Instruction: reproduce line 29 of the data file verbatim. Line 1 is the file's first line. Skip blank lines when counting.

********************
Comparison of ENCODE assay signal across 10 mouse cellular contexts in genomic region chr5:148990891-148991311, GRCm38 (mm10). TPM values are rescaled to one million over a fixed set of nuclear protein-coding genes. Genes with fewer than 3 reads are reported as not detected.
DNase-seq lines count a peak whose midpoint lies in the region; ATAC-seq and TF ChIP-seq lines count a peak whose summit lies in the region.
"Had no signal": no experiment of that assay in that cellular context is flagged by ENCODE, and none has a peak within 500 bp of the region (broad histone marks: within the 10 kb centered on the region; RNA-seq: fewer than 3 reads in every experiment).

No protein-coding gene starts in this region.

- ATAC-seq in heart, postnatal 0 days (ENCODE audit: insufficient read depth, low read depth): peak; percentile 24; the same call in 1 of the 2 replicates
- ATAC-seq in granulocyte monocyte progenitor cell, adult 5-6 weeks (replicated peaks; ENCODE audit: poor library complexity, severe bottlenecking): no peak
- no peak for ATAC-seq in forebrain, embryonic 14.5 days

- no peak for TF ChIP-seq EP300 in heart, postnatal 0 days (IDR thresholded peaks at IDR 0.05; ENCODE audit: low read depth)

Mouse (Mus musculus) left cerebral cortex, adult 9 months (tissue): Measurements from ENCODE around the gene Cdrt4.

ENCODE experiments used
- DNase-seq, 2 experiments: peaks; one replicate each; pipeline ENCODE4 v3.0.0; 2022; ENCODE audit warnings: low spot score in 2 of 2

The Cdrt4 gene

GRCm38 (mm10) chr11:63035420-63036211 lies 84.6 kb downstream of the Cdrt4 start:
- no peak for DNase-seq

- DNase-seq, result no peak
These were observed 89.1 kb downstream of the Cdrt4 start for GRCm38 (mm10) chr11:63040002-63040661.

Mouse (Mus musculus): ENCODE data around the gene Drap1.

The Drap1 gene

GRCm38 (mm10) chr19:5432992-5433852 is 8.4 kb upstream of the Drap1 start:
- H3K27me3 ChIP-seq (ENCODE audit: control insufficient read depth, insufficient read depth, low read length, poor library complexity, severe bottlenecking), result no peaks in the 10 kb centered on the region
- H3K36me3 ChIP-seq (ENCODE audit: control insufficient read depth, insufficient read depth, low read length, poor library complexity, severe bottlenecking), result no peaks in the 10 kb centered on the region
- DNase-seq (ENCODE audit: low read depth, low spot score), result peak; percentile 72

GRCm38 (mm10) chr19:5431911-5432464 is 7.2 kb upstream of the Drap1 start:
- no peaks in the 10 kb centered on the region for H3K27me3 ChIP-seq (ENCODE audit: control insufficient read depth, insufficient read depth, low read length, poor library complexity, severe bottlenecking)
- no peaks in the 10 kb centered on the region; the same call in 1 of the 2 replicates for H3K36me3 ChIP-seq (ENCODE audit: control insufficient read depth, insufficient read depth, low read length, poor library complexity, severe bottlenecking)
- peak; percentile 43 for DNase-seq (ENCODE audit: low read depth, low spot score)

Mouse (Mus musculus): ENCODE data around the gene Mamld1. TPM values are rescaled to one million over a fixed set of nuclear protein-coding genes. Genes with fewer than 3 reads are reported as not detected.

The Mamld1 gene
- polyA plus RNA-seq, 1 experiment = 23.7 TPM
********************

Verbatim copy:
- polyA plus RNA-seq, 1 experiment = 23.7 TPM